Date of Award
Master of Science (MS)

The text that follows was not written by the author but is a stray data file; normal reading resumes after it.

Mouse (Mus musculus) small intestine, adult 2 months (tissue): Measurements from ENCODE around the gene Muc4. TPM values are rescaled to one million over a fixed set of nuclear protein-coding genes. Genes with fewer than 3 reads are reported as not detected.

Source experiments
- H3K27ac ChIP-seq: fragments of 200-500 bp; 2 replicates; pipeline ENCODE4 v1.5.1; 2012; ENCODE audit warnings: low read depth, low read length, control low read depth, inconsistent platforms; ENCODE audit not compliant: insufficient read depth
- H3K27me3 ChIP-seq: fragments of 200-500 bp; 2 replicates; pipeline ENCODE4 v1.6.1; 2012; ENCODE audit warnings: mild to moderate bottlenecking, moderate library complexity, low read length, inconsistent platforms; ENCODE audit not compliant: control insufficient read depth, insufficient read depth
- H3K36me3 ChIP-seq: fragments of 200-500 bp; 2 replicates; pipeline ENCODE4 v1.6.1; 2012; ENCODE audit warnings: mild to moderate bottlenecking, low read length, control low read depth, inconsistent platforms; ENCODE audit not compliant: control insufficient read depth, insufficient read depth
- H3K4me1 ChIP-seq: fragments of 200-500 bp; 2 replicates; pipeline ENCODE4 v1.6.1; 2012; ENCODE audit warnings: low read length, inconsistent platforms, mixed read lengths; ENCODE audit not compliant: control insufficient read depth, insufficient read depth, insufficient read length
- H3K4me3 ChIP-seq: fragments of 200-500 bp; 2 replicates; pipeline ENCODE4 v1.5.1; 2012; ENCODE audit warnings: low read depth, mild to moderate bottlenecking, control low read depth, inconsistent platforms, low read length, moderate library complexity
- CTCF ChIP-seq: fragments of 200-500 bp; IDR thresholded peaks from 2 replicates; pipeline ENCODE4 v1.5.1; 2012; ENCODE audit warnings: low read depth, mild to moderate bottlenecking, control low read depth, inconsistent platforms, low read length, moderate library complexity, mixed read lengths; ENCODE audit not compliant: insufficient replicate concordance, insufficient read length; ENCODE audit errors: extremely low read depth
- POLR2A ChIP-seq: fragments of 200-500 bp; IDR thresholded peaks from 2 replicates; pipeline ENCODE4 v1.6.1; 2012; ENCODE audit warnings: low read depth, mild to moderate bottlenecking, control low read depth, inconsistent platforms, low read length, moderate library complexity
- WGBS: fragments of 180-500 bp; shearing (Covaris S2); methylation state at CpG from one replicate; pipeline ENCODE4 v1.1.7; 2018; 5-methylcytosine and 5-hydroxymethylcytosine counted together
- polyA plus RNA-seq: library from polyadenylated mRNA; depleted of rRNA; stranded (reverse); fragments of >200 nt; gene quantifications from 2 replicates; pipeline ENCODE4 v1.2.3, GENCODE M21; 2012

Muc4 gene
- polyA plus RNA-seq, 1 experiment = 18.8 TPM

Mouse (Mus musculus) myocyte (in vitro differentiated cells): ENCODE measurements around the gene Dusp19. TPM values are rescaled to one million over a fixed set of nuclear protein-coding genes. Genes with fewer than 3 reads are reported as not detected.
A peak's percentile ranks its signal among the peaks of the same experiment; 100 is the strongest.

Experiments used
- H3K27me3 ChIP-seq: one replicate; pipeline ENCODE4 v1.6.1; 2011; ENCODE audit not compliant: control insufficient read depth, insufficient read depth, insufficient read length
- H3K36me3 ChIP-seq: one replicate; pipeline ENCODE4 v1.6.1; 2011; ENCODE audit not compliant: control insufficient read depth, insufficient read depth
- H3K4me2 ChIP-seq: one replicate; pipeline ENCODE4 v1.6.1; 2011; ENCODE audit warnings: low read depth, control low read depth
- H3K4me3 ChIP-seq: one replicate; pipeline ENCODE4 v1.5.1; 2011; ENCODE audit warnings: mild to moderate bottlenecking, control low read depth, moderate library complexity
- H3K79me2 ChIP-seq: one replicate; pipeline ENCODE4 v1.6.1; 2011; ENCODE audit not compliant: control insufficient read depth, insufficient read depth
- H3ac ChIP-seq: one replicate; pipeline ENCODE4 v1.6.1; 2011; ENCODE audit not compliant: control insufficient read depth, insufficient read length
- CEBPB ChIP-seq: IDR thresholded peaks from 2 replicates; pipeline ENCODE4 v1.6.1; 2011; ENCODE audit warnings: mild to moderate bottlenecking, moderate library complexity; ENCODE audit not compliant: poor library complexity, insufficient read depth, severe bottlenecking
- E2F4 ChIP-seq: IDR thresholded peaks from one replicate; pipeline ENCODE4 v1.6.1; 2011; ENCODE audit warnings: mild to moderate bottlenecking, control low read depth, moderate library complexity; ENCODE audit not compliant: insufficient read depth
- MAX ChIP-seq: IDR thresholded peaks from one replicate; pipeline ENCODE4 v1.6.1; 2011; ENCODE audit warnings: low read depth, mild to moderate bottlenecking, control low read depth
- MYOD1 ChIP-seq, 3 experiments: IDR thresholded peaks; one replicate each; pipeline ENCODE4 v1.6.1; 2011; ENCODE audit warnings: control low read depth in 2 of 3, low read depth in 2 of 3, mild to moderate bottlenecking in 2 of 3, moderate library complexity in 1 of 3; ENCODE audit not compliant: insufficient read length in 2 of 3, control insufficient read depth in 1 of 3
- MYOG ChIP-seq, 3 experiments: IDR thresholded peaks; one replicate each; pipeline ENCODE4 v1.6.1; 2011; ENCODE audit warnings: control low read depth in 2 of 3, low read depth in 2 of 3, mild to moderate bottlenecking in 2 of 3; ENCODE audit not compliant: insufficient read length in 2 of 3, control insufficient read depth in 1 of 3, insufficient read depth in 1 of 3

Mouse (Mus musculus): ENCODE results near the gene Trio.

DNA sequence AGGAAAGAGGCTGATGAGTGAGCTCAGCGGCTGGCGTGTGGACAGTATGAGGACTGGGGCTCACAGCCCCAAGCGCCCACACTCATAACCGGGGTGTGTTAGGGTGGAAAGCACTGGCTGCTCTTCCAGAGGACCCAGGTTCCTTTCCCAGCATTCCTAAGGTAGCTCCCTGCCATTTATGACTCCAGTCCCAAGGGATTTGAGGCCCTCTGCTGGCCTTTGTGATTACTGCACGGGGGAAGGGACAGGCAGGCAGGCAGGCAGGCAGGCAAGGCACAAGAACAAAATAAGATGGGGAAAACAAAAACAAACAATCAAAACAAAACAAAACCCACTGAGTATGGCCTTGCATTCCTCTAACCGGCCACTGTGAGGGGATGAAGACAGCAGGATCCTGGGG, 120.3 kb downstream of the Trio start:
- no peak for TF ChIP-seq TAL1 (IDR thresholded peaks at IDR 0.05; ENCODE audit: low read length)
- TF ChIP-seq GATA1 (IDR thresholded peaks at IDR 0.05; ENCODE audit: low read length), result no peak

Radiative heat transfer in participating media is among the most challenging computational engineering problems due to the complex nonlinear, nonlocal nature of radiation transport. Many approximate methods have been developed in order to resolve radiative heat transfer in participating media; but approximate methods, by the nature of their approximations, suffer from various shortcomings both in terms of accuracy and robustness. The only methods that can resolve radiative transfer accurately in all configurations are the statistical Monte Carlo-based methods. While the Monte Carlo (MC) method is the most accurate method for resolving radiative heat transfer, it is also notoriously computationally prohibitive in large-scale simulations. To overcome this computational burden, this study details the development of a quasi-Monte Carlo (QMC) method for thermal radiation in participating media with a focus on combustion-related problems. The QMC method employs a low-discrepancy sequence (LDS) in place of the traditional random number sampling mechanism used in Monte Carlo methods to increase computational efficiency. In order to analyze the performance of the QMC method, a systematic comparison of accuracy and computational expense was performed. The QMC method was validated against formal solutions of radiative heat transfer in several one-dimensional configurations and extended to three practical combustion configurations: a turbulent jet flame, a high-pressure industrial gas turbine, and a high-pressure spray combustion chamber. The results from QMC and traditional Monte Carlo are compared against benchmark solutions for each case. It is shown that accuracy of the predicted radiation field from QMC is comparable to MC at lower computational costs. Three different low-discrepancy sequences – Sobol, Halton, and Niederreiter – were examined as part of this work. Finally, recommendations are made in terms of choice of the sequence and the number of the dimensions of the LDS for combustion-relevant configurations. In conclusion, significant improvements in computational costs and accuracy seen in the QMC method makes it a viable alternative to traditional Monte Carlo methods in high-fidelity simulations.